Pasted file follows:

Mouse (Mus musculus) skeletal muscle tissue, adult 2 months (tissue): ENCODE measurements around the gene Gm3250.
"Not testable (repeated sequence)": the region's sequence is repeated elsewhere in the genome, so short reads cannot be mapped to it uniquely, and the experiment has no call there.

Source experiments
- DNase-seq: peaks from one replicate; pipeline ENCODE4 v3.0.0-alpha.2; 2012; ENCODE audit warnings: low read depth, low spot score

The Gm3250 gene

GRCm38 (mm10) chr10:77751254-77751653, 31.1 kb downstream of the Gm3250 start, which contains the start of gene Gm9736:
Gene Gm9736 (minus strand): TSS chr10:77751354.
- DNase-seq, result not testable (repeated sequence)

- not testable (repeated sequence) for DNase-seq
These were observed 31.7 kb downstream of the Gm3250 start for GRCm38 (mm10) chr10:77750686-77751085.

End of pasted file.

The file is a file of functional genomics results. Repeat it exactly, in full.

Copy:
Mouse (Mus musculus) skeletal muscle tissue, adult 2 months (tissue): ENCODE measurements around the gene Gm3250.
"Not testable (repeated sequence)": the region's sequence is repeated elsewhere in the genome, so short reads cannot be mapped to it uniquely, and the experiment has no call there.

Source experiments
- DNase-seq: peaks from one replicate; pipeline ENCODE4 v3.0.0-alpha.2; 2012; ENCODE audit warnings: low read depth, low spot score

The Gm3250 gene

GRCm38 (mm10) chr10:77751254-77751653, 31.1 kb downstream of the Gm3250 start, which contains the start of gene Gm9736:
Gene Gm9736 (minus strand): TSS chr10:77751354.
- DNase-seq, result not testable (repeated sequence)

- not testable (repeated sequence) for DNase-seq
These were observed 31.7 kb downstream of the Gm3250 start for GRCm38 (mm10) chr10:77750686-77751085.